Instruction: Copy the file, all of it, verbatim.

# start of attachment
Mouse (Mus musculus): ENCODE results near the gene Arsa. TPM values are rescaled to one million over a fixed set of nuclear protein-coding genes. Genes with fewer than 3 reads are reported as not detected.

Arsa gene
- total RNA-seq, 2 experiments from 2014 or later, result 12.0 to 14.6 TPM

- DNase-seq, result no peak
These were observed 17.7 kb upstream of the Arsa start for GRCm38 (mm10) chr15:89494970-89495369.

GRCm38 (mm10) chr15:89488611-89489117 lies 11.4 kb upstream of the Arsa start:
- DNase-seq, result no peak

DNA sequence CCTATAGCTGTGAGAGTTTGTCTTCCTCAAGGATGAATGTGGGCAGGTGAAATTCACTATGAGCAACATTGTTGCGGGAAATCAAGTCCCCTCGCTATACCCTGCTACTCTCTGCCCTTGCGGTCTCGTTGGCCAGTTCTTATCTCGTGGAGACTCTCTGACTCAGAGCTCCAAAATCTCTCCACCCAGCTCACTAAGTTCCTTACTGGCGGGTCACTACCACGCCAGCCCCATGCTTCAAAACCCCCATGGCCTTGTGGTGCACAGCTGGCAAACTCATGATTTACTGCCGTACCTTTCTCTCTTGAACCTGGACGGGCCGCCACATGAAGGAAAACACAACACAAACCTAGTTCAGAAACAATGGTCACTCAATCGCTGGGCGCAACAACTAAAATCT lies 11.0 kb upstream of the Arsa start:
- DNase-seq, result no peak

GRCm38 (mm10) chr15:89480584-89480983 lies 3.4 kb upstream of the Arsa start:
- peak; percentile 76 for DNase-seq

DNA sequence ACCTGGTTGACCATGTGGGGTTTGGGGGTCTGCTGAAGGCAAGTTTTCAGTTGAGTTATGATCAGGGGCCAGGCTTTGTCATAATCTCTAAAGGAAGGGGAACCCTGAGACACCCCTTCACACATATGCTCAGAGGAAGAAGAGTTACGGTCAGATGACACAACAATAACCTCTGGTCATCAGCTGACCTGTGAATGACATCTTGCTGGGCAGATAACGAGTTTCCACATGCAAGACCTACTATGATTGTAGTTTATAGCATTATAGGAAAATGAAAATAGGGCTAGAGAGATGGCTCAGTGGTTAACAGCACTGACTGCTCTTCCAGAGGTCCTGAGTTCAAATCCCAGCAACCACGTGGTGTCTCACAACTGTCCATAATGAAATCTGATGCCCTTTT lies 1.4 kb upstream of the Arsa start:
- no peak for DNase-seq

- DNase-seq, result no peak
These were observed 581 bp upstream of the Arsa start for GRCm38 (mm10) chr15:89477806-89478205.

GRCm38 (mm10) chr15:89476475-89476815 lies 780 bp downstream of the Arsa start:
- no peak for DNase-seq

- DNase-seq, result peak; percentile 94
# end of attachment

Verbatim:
Mouse (Mus musculus): ENCODE results near the gene Arsa. TPM values are rescaled to one million over a fixed set of nuclear protein-coding genes. Genes with fewer than 3 reads are reported as not detected.

Arsa gene
- total RNA-seq, 2 experiments from 2014 or later, result 12.0 to 14.6 TPM

- DNase-seq, result no peak
These were observed 17.7 kb upstream of the Arsa start for GRCm38 (mm10) chr15:89494970-89495369.

GRCm38 (mm10) chr15:89488611-89489117 lies 11.4 kb upstream of the Arsa start:
- DNase-seq, result no peak

DNA sequence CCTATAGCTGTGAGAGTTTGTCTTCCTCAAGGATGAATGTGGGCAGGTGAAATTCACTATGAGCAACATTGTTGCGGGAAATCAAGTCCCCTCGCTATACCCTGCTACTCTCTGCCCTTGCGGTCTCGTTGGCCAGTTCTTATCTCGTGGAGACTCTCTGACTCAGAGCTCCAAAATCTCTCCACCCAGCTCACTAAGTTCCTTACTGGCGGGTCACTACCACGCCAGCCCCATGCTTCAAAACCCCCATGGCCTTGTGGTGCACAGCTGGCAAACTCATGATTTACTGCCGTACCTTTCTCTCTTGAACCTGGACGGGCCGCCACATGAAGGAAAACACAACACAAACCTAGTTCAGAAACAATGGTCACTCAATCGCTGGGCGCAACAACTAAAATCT lies 11.0 kb upstream of the Arsa start:
- DNase-seq, result no peak

GRCm38 (mm10) chr15:89480584-89480983 lies 3.4 kb upstream of the Arsa start:
- peak; percentile 76 for DNase-seq

DNA sequence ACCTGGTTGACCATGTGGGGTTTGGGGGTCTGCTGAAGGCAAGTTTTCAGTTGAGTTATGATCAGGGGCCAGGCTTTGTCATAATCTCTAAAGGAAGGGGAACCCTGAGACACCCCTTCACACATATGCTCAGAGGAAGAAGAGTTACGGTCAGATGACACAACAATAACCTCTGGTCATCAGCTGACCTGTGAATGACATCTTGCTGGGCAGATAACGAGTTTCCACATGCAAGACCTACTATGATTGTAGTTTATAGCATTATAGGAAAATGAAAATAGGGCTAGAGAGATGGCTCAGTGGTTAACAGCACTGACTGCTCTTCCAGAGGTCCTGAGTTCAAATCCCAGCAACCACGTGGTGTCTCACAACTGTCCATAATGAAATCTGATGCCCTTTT lies 1.4 kb upstream of the Arsa start:
- no peak for DNase-seq

- DNase-seq, result no peak
These were observed 581 bp upstream of the Arsa start for GRCm38 (mm10) chr15:89477806-89478205.

GRCm38 (mm10) chr15:89476475-89476815 lies 780 bp downstream of the Arsa start:
- no peak for DNase-seq

- DNase-seq, result peak; percentile 94